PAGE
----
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Med Schools Are Now Denying Biological Sex.

Why would medical school professors apologize for referring to a patient’s biological sex? Because, Lauren explains, in the context of her medical school “acknowledging biological sex can be considered transphobic.”

When sex is acknowledged by her instructors, it’s sometimes portrayed as a social construct, not a biological reality, she says. In a lecture on transgender health, an instructor declared: “Biological sex, sexual orientation, and gender are all constructs. These are all constructs that we have created.”

In other words, some of the country’s top medical students are being taught that humans are not, like other mammals, a species comprising two sexes. The notion of sex, they are learning, is just a man-made creation.

The idea that sex is a social construct may be interesting debate fodder in an anthropology class. But in medicine, the material reality of sex really matters, in part because the refusal to acknowledge sex can have devastating effects on patient outcomes.

In 2019, the New England Journal of Medicine reported the case of a 32-year-old transgender man who went to an ER complaining of abdominal pain. While the patient disclosed he was transgender, his medical records did not. He was simply a man. The triage nurse determined that the patient, who was obese, was in pain because he’d stopped taking a medication meant to relieve hypertension. This was no emergency, she decided. She was wrong: The patient was, in fact, pregnant and in labor. By the time hospital staff realized that, it was too late. The baby was dead. And the patient, despite his own shock at being pregnant, was shattered.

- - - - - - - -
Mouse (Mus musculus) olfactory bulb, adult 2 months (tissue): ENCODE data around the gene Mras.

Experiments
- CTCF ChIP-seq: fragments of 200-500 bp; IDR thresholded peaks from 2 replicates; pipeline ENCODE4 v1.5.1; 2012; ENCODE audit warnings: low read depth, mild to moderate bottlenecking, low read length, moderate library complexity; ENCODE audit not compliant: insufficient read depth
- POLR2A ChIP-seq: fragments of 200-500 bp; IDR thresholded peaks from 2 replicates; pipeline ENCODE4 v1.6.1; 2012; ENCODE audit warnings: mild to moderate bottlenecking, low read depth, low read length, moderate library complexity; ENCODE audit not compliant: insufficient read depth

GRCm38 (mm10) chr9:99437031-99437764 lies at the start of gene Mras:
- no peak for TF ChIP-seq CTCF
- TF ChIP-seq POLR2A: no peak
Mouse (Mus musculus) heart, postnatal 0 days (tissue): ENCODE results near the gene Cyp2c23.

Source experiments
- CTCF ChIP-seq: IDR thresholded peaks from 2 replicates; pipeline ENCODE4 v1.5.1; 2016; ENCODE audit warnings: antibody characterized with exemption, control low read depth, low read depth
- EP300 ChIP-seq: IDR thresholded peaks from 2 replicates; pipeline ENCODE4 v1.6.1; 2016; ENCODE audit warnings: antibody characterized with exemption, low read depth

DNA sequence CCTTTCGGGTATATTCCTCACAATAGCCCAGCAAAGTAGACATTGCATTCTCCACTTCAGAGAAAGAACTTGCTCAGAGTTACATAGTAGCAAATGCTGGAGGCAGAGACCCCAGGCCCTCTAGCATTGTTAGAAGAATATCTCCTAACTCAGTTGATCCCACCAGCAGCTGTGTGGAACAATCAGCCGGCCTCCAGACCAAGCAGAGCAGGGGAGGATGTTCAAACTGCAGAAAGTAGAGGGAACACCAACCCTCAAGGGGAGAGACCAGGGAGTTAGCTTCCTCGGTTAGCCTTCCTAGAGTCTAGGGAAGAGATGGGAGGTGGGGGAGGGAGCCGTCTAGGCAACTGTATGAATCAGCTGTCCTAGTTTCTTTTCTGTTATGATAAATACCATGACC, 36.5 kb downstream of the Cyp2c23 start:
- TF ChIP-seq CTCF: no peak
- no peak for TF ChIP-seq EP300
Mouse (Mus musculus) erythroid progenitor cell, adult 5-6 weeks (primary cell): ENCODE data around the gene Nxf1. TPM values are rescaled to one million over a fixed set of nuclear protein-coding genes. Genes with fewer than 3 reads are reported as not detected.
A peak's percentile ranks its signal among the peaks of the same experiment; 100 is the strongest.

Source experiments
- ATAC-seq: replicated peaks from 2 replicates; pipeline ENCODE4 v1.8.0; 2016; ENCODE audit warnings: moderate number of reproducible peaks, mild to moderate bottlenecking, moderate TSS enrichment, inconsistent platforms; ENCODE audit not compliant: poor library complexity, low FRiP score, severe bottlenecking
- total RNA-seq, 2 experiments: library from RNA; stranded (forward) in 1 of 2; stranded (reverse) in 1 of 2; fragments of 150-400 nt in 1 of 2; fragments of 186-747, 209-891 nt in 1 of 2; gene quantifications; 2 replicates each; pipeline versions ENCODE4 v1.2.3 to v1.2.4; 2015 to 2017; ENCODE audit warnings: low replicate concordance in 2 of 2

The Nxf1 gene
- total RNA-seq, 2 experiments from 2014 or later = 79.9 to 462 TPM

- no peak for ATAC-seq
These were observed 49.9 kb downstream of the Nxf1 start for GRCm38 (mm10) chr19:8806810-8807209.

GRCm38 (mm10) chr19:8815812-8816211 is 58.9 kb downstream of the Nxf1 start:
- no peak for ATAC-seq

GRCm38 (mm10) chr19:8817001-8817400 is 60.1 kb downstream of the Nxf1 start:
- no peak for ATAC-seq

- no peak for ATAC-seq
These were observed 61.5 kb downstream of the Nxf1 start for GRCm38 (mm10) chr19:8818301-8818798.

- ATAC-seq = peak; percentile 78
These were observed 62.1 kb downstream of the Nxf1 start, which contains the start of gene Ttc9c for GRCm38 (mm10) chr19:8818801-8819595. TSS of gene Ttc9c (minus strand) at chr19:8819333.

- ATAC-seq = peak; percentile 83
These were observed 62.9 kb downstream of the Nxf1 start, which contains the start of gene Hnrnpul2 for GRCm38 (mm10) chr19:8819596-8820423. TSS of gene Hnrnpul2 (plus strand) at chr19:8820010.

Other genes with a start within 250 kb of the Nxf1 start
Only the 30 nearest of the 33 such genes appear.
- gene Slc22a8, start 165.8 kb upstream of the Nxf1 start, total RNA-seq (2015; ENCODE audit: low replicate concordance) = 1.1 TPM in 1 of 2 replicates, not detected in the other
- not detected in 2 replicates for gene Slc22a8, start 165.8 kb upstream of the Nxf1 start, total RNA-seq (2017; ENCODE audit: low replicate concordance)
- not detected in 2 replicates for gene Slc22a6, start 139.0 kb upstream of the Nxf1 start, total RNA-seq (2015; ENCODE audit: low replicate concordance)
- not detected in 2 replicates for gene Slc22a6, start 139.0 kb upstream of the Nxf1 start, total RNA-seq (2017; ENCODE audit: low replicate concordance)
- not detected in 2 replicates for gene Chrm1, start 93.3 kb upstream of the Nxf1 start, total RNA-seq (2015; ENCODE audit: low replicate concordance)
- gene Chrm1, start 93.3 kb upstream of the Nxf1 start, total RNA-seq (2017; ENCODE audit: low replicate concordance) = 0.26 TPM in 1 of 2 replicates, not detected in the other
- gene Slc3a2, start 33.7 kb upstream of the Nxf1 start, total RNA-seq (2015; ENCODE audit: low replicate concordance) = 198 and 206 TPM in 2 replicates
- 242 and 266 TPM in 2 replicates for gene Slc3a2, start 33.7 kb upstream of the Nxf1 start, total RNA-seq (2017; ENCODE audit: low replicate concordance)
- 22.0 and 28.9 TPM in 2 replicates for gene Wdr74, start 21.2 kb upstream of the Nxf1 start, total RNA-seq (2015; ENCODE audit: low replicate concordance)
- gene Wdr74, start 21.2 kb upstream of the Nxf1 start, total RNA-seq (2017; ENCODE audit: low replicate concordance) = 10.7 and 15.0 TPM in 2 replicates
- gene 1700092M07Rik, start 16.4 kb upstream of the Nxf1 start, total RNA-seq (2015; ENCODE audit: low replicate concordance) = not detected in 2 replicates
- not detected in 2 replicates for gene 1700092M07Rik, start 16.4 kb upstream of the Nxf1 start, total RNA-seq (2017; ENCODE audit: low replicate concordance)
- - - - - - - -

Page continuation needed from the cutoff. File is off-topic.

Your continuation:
Professors Running Scared of Students

To Dana Beyer, a trans activist in Maryland who is also a retired surgeon, such stories illustrate how vital it is that sex, not just gender identity — how someone perceives their gender — is taken into consideration in medicine. “The practice of medicine is based in scientific reality, which includes sex, but not gender,” Beyer says. “The more honest a patient is with their physician, the better the odds for a positive outcome.”

The denial of sex doesn’t help anyone, perhaps least of all transgender patients who require special treatment. But, Lauren says, instructors who discuss sex risk complaints from their students — which is why, she thinks, many don’t. “I think there’s a small percentage of instructors who are true believers. But most of them are probably just scared of their students,” she says.

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h/t Ed

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